A conversation with Amr Hamzawy
Amr Hamzawy is a Senior Fellow in the Middle East & Democracy and Rule of Law programs at the Carnegie Endowment for International Peace. He is also a former member of the Egyptian People’s Assembly, after being elected in the first Parliamentary elections after the revolution in 2011. He is also a former member of the Egyptian National Council for Human Rights. Mr. Hamzawy has also served as faculty at the American University in Cairo, Cairo University, and Stanford University. Below is a transcript of our conversation with Mr. Hamzawy, lightly edited for clarity and length.
Tori Keller: After the Arab Spring, the Egyptian Parliament, which you were elected to, was dissolved before Muhammad Morsi was even elected President. How did Egypt’s democratic opening disappear? Did it start disappearing with the dissolution of Parliament or with the military coup against Morsi in 2013?
Amr Hamzawy: I believe the difficulties of moving beyond a brief political opening to a sustained political opening was related, first of all, to how political actors on the ground shaped and articulated their preferences right after the former resignation of President Mubarak. We had the army and the security apparatus and the state bureaucracy, all of which did not have an interest in seeing a sustained political opening and were keen on undermining it using different tools.
For example, if you look at the few months after the removal of Mubarak, you will be surprised to see that the level of human rights abuses and violations was actually higher than before the democratic uprising of January 2011. They did not show any sign of moving from abusing human rights to respect for human rights. In fact, what happened in Egypt in 2011 and 2012 was unmatched, was only to be matched, and even would be transcended in 2013, in terms of human rights abuses and violations.
Second, if you look at the civilian actors, be it Islamists or secularists, [they]were preoccupied by identity politics and were not fashioning public policies that would benefit the majority, the poor, and middle-class Egyptians. This was a huge mistake committed by all of us.
The key is to understand how actors shape their preferences and what they did as well as the strategic and tactical mistakes committed.
I tend to put the army right at the forefront, the security apparatus, the state bureaucracy, and of course economic and media elites, which have always been allied to the state or whoever is in charge of the state. The way the army undermined the political opening was as you said: step one was to do a bit of divide and rule between different actors, turning Islamists against secularist actors, turning secular actors against Islamists, and of course creating the Salafi movement, which got over 100 seats in the Parliament in 2012, and pushed the Muslim Brothers even farther to the right.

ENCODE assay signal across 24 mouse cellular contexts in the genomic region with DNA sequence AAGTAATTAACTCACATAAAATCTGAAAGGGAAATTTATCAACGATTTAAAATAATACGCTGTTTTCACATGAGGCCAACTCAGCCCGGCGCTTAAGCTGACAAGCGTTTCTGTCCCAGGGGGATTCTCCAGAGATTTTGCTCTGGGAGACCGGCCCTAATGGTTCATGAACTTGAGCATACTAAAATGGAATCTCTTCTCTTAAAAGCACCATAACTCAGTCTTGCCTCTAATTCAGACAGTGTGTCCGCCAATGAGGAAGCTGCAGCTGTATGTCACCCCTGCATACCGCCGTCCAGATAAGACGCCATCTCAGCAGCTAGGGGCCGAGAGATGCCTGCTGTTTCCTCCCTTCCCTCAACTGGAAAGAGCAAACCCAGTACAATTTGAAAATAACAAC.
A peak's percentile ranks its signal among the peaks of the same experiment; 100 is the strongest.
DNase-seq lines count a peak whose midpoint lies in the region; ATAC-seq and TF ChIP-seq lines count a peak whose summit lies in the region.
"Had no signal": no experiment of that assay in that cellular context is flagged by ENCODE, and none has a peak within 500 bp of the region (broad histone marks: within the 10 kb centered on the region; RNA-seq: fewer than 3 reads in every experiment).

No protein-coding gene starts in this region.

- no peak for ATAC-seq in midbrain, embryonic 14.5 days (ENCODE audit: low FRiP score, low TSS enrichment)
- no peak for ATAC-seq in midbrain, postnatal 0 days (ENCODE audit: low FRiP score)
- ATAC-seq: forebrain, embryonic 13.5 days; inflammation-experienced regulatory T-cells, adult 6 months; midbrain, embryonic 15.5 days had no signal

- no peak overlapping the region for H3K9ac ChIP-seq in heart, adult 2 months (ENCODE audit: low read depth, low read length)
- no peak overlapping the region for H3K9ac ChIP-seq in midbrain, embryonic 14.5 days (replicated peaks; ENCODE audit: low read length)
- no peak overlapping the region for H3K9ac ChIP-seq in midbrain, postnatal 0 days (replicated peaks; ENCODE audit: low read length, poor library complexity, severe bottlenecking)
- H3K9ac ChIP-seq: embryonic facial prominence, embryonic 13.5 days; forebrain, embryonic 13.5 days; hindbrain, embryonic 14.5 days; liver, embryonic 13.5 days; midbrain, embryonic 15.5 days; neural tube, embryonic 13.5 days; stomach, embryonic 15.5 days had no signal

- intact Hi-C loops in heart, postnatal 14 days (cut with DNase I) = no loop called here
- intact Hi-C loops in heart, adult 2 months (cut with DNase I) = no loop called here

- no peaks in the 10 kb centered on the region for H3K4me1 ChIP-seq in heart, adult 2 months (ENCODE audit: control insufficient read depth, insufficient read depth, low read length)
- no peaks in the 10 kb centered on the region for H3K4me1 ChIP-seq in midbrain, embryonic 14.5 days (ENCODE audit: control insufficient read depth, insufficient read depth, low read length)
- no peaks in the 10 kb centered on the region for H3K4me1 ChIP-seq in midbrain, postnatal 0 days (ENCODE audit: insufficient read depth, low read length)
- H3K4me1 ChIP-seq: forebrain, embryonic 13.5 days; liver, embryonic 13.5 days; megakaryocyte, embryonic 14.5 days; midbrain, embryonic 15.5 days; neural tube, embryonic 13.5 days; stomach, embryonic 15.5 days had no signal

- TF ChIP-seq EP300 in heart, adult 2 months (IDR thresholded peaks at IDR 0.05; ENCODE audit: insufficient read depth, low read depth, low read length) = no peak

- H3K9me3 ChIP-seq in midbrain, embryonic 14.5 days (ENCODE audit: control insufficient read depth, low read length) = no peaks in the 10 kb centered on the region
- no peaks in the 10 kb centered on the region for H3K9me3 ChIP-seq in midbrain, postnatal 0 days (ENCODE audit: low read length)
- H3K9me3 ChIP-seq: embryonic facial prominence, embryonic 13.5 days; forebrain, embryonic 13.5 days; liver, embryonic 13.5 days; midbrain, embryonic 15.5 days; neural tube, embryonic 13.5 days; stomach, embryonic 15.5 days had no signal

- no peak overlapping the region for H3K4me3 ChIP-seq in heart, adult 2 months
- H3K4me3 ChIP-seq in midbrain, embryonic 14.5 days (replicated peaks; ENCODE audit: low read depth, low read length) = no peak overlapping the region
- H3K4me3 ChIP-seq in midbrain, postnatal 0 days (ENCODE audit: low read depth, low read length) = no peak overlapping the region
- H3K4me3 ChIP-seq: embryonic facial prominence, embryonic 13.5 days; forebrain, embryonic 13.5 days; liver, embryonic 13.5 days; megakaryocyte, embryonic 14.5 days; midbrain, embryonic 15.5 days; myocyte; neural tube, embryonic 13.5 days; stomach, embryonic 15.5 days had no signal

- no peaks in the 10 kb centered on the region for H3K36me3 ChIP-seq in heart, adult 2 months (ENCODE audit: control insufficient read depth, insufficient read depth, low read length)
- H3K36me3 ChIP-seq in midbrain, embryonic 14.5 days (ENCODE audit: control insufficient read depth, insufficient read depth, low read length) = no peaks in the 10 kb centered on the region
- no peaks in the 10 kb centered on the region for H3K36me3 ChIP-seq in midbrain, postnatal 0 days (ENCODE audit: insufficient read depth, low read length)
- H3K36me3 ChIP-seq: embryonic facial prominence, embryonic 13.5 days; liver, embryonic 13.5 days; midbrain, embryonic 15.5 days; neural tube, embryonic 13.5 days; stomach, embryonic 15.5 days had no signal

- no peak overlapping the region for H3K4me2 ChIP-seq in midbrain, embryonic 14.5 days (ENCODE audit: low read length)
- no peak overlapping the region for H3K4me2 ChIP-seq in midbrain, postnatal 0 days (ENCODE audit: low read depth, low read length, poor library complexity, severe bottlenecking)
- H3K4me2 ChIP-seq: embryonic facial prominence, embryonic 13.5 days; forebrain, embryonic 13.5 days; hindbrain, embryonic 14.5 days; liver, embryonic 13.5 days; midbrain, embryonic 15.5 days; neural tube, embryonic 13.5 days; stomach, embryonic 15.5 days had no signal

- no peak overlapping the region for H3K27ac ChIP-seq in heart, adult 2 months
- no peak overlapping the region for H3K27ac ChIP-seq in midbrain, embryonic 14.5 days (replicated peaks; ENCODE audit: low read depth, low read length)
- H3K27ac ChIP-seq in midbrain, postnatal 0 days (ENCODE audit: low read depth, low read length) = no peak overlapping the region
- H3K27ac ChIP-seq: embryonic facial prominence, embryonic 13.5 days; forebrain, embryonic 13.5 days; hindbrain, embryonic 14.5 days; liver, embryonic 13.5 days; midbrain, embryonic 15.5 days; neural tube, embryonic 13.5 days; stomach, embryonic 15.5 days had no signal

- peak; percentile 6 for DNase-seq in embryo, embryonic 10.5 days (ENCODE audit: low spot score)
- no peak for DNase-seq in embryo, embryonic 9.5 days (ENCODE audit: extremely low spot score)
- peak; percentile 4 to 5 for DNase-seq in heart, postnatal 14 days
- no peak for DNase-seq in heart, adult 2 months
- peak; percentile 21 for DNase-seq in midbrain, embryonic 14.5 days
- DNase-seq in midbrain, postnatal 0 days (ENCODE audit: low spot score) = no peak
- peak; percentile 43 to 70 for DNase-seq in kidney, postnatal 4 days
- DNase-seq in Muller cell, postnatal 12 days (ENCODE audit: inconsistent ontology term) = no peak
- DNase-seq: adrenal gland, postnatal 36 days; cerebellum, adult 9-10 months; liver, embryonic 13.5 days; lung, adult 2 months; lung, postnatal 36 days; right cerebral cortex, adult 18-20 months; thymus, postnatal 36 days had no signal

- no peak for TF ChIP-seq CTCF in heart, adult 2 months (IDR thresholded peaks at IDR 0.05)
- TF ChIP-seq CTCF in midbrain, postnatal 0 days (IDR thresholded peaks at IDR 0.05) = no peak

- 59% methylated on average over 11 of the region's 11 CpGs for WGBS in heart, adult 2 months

Only a few months after Parliament was dissolved, Morsi committed huge mistakes, if you look at issuing the constitution and the declaration of November 2012, which cost him any potential outreach to secular, non-Islamist forces. Then the army and security apparatus forced the state bureaucracy to not cooperate with Morsi, so Morsi did not have an easy time governing Egypt and delivering economically and socially. He was basically fought everywhere. Removing him, you have direct control of the military complex over politics, in the public space, and everywhere.
TK: It’s my understanding that the Muslim Brotherhood was very well organized during the 2011 elections. How well were other parties organized? How do you develop a political culture so quickly after it was constricted for 30 years under Mubarak?
AH: Well they did not have much time to organize. Parties organized very quickly after the removal of former President Mubarak, forming Islamist and secular parties. It was not easy. You had nominal party pluralism prior to 2011 but those parties were not contesting politics. They were assigned specific goals in the system, primarily helping the regime create the image of party pluralism. They were given in return some stakes, primarily parliamentary seats and seats in municipalities. They could license parties for example, and newspapers, which was quite profitable.
Now you come to 2011. Restrictions on founding political parties were removed so you had a variety of groups establishing parties. Of course, the only ones who could organize well were Islamists, so the Brotherhood and Salafis founded their own parties. Leftists, left of center, and right of center founded secular parties. Secular parties had a very hard time operating for two reasons. First, they did not have any organizational apparatus on the ground, unlike Islamists. There were some secular parties that tried to take it seriously. They tried to organize a base and secure some source of stable funding. The first test was the constitutional referendum of March 2011 and of course Islamists won. They wanted voters to vote ‘yes’ and ended up getting close to 80%. Second, the parliamentary elections and the majority was in Islamist hands; close to 50% voted for the Brotherhood and up to 20% or more for the Salafis.